by Mark Jones

Probably not surprising, but according to a study by Blackbaud, baby boomers and their parents accounted for 70% of total giving in the U.S. last year. Boomers on average supported 4.5 charities with annual giving of $1,212, which represented 43% of total U.S. giving. By comparison, boomers’ parents (Matures age 68+) on average supported 6.2 charities with annual giving of $1,367, which represented 26% of total U.S. giving.

Boomers will continue to exert influence on charitable giving for the foreseeable future as they represent one third of all adults who give. With the youngest boomers just turning 50, there is an expectation this generation will continue to be the largest group of givers well into the future.

Gen X (born 1965–1980) donors represent 20% of total giving with 3.9 charities supported on average annual giving of $732. And finally, Gen Y (born 1981–1995) donors represent 11% of total giving with 3.3 charities supported on an average annual giving of $481. These two groups now represent 31% of total giving and, based on the research, are the most likely of the groups to increase giving in the coming year.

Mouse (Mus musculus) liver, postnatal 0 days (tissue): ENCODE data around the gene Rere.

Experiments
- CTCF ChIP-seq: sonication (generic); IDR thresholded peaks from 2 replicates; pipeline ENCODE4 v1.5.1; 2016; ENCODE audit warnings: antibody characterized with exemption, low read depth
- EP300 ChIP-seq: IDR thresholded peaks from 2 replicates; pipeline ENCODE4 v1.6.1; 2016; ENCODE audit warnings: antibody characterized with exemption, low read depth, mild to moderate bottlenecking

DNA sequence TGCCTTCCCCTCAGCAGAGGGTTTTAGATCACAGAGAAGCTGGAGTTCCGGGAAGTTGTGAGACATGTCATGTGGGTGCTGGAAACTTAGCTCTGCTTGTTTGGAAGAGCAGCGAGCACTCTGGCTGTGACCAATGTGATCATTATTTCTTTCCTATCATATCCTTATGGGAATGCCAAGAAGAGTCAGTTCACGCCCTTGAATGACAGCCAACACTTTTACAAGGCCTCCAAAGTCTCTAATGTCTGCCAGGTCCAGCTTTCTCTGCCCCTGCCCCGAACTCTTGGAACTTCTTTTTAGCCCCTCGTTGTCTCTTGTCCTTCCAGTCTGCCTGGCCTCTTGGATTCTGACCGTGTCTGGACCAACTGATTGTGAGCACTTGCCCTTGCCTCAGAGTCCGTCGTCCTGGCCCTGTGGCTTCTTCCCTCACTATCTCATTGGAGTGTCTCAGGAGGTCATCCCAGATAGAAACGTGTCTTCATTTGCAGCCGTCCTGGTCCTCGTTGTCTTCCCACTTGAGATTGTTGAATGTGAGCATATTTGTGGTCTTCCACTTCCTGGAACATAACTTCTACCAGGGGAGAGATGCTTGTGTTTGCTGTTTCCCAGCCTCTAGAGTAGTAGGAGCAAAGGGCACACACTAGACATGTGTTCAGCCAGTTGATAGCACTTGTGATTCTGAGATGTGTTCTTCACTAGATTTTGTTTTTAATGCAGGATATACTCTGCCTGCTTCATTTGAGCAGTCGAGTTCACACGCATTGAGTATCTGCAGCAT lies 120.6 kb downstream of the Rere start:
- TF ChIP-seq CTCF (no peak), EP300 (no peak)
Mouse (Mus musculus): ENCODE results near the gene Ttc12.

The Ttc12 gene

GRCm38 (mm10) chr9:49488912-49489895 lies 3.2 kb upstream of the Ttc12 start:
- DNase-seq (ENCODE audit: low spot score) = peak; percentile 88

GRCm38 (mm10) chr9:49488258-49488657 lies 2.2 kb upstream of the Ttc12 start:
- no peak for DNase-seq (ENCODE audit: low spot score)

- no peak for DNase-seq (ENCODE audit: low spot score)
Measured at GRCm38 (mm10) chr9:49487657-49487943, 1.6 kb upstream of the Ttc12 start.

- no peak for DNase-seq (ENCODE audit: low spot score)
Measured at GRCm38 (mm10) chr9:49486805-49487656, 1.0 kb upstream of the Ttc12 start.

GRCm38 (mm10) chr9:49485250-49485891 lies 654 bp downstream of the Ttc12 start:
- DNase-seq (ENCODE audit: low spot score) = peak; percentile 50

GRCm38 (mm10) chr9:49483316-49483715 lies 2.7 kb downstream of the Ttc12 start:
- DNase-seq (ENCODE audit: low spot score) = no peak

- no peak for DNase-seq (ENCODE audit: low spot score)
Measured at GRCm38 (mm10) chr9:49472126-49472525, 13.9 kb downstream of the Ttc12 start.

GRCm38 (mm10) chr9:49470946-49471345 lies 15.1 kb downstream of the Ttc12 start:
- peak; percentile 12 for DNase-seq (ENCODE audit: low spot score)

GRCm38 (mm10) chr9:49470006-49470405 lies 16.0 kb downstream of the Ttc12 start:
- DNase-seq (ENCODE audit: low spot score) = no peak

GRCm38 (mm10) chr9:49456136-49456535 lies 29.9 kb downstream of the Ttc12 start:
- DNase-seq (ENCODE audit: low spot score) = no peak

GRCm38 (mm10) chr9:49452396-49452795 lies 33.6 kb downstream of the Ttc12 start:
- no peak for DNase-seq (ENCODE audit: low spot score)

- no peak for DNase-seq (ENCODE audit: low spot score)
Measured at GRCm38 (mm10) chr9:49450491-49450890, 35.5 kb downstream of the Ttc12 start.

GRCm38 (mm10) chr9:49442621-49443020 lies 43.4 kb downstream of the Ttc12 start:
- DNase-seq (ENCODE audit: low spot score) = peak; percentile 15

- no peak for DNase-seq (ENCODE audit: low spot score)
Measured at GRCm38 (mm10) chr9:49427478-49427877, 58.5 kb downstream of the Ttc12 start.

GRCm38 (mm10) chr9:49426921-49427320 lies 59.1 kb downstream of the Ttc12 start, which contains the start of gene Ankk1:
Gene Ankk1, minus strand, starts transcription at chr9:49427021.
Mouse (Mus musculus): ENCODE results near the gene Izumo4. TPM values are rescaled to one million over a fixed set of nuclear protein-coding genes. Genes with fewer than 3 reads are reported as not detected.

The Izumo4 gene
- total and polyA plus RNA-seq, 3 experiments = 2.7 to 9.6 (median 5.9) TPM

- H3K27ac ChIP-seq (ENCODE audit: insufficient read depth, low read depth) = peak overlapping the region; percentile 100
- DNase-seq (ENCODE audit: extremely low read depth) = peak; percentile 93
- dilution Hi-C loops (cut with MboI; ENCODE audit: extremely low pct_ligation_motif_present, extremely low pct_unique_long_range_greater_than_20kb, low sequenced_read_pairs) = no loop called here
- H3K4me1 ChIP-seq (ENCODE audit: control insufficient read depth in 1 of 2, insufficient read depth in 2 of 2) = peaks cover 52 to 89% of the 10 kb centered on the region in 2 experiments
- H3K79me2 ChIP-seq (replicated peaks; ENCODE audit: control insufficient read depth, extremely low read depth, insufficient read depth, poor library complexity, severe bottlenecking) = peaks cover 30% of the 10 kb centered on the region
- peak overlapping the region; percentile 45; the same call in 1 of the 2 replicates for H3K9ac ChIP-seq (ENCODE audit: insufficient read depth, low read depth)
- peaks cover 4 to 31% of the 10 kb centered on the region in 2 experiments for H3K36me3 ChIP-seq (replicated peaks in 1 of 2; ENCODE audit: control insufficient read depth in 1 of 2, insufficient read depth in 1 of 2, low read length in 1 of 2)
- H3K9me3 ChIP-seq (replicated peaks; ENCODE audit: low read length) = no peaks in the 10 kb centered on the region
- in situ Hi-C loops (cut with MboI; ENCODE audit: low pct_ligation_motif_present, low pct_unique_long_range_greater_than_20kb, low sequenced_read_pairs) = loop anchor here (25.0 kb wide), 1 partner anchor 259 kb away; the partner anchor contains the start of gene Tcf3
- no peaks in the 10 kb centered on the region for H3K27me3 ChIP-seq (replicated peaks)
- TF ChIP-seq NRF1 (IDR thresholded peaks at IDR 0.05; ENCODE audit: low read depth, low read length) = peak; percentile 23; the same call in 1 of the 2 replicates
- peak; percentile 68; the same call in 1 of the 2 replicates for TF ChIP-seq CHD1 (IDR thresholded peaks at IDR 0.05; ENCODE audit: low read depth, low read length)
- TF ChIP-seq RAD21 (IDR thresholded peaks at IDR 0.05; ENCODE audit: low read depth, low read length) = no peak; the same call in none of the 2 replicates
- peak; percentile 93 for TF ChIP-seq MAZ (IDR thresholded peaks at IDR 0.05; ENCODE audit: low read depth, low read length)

Interestingly, places of worship are the most likely recipients of giving among all the groups, with the exception of Gen Y. donors, who give the most to children’s charities.

So with baby boomers still the most likely donors, what are you doing to attract and retain these donors while at the same time cultivating relationships, causes, and methods for giving with the Gen X and Gen Y donors?

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